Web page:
Landmark and Legend
Memphis, TN
Here we note noteworthy people and landmarks of the area that have now passed into history.

Mid-South Fair in Memphis
With the closing of the 2008 edition of the Mid-South Fair on September 28, 2008, its 152 year run in Memphis ends. It has been forced to find a new location by the City of Memphis not renewing its lease at the Fairgrounds and the city's plans to redevelop the area into a mixed use community.

The Mid-South Fair began as the Shelby County Fair in 1856 in Memphis, Tennessee and, except for a few years disrupted by war, was held every year since then in the city at various locations. In 1908, the horse racing facility, Montgomery Park, at Southern Avenue and East Parkway was leased by the City and the fair, renamed the Tri-State Fair, moved to that location. The city later bought the property and in 1915 the city built a permanent amusement park there, which was incorporated into the Mid-South Fair for the 10 days or so the fair was in progress. In 1929, the fair changed its name for the final time to the Mid-South Fair. While the original purpose for the fair was to highlight agricultural aspects of the region, it grew to include the midway full of games, food vendors, side shows, and rides. Arts and craft displays and judging came to be a part of the fair, too. Nevertheless, farming remained a feature with livestock shows and awards, along with displays of produce and regional harvests.

Hoping to become a part of the growing popularity of theme parks, the City of Memphis converted its amusement park at the Fairgrounds into Libertyland in 1976, adding song and dance shows to the rides and games. While Libertyland was in operation, like the amusement park from which it sprang, its amusements would be incorporated into the Mid-South Fair festivities during fair.

On November 4, 2005 the City of Memphis announced plans for a "higher
and better" use for the Fairgrounds which was to include an area of small retail shops, open green space, and more than 40 acres of recreation. It also said it would not renew the Mid-South Fair's lease on the property after 2008. On the same day, the Mid-South Fair Board,which operated Libertyland, announced that due to several years of financial losses, Libertyland would cease operation. The last day for Libertyland  was open turned out to be October 29, 2005 when it closed for the season and, ultimately, forever.

The Mid-South Fair began searching for a new location, eventually narrowing the possibilities to one in Millington, Tennessee and one in north Mississippi. In May, 2008 the Mid-South Fair announced its 2009 event would open at its new site in Tunica County, Mississippi. A 150 acre site was chosen off U.S.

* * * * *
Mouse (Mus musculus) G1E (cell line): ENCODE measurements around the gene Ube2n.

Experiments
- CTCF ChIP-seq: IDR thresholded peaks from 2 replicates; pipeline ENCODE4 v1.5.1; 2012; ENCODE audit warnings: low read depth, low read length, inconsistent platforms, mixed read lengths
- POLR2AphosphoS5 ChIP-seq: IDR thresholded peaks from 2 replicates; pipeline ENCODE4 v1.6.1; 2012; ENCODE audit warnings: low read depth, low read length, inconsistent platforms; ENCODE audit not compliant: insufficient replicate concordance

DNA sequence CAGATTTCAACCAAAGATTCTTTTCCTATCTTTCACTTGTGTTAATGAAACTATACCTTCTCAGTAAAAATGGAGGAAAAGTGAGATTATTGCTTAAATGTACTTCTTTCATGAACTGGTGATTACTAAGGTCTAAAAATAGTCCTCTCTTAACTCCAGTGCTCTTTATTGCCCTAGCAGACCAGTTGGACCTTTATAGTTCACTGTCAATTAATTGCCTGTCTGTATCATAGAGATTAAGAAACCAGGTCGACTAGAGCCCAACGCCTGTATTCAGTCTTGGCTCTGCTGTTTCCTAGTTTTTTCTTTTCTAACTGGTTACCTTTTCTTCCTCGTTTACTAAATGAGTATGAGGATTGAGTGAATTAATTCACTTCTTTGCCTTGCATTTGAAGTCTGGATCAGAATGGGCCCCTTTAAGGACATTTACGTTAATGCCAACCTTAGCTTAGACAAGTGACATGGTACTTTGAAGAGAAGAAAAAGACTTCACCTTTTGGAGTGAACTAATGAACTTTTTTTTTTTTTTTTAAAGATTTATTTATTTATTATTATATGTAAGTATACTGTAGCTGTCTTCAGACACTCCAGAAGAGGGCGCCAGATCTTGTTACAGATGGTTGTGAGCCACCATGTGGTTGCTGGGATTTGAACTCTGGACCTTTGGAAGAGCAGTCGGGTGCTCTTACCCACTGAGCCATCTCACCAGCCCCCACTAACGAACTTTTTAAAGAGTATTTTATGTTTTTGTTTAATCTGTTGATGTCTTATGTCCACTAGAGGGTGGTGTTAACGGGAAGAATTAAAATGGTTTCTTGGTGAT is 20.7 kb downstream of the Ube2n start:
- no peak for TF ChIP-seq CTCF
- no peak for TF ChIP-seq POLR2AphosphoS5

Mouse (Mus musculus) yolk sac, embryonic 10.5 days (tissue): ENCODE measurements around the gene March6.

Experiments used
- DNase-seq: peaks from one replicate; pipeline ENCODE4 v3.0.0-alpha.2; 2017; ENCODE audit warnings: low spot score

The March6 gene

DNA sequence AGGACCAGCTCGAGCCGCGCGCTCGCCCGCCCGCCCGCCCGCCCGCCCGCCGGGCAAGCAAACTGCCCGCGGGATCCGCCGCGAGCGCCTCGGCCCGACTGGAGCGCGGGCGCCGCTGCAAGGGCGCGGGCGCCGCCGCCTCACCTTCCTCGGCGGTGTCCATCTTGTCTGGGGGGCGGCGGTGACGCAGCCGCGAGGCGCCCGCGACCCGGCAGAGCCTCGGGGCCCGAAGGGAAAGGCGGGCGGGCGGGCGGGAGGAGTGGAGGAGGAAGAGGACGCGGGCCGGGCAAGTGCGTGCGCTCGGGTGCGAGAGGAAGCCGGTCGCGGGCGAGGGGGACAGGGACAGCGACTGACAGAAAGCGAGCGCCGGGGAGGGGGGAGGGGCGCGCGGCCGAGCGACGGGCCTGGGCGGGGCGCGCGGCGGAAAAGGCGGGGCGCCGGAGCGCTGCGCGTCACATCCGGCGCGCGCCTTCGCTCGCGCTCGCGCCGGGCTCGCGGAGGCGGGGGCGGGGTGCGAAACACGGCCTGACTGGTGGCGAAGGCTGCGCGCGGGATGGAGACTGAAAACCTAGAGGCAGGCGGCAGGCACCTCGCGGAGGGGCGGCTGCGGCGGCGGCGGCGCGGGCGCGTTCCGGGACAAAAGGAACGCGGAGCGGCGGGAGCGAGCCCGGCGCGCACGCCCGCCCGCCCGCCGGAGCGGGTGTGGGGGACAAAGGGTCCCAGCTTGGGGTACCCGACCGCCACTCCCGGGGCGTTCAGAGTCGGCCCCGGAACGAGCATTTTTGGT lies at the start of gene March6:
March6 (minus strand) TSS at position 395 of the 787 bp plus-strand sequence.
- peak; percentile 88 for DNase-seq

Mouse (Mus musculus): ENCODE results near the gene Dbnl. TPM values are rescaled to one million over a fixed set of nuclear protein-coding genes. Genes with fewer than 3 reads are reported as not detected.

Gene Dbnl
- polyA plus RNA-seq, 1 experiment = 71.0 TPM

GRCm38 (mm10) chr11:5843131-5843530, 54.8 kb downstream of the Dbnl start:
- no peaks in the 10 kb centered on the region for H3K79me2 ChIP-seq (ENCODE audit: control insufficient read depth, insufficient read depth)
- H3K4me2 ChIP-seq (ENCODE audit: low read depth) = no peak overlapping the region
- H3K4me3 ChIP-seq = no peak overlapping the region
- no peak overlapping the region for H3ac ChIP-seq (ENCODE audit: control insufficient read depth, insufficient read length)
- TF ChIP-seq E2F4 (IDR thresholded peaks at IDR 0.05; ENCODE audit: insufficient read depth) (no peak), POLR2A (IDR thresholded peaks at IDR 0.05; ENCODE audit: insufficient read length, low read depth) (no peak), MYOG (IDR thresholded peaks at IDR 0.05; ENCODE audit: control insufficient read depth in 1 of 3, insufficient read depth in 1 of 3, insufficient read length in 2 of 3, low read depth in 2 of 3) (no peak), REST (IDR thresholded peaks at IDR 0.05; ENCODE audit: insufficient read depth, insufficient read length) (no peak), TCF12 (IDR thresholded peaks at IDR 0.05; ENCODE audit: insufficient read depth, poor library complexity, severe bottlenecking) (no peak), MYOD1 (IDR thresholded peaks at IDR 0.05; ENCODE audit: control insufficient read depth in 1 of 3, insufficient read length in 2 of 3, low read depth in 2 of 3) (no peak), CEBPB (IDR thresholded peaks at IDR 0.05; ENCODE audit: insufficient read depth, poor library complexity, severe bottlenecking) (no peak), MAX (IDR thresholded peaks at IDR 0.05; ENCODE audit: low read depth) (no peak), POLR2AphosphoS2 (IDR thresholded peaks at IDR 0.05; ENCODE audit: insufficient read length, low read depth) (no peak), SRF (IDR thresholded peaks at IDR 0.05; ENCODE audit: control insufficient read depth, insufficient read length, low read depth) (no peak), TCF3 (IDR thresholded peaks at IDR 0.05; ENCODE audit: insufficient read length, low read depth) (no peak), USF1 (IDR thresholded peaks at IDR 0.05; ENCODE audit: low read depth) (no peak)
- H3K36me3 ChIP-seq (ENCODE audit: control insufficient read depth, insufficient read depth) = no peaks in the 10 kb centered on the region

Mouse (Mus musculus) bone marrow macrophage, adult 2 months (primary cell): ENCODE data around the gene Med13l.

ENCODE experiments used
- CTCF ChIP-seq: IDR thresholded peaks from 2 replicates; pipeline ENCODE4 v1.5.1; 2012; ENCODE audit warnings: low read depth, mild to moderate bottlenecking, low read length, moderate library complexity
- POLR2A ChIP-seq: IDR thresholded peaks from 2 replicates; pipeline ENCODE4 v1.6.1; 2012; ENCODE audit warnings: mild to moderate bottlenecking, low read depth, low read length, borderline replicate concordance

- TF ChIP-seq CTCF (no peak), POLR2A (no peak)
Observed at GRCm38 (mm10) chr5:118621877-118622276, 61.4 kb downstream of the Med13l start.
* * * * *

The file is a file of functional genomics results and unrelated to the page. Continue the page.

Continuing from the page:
Highway 61 across from the Tunica Visitor's Center. Despite the optimism, the new site was not ready in time for the 2009 fair so it was held at the Desoto Civic Center in Southaven, Mississippi. In May, 2010, it was announced the Mid-South Fair had entered contract with Desoto Civic Center to continue the fair there for the next 5 years. Fair officers say the eventual plan continues to be to move to Tunica County but that economic conditions will delay that for a few years. Development of the land in Tunica county has not proceeded as expected and fair officials cite the difficult economic conditions as the reason.

In the meantime, the Mid-South Fair, a Memphis institution since 1856 and an autumn landmark at Southern Avenue, East Parkway, and Central Avenue, will be gone, along with Libertyland and its predecessor amusement park at the Fairgrounds. While some of the closed rides remained standing for a few years by early 2010 the carousel and Pippin roller coaster had been removed. Plans to redevelop the Fairgrounds into a mixed use area of homes, retail, recreation and community center are confusing, as the City of Memphis, as of 2009, had two plans under consideration. One feature already endorsed bgy the City and close to construction is a Salvation Army Kroc Center, a community center with meeting and athletic facilities. Many of Libertyland's assets have been sold. The Pippin roller coaster has traded hands several times and, while still closed, was donated, without the ride's cars, to "Save Libertyland," a local group that tried to preserve the amusement park. The Grand Carousel has been dismantled and is being stored in a wharehouse by the City of Memphis until it can find a new location for it. Although as of 2010 the City and the Save Libertyland group now disagree who owns the remains of the ride, the City of Green Bay, Wisconsin, is buying the remaining materials and rights to the name, design, and configuration of the Zippin Pippin roller coaster. As the structure was being prepared to be dismantled as a result of the sale, a portion was found to have collapsed and the entire structure was brought down.

The Fairgrounds and Libertyland have additional and separate pages devoted to them on this Landmark and Legend web site.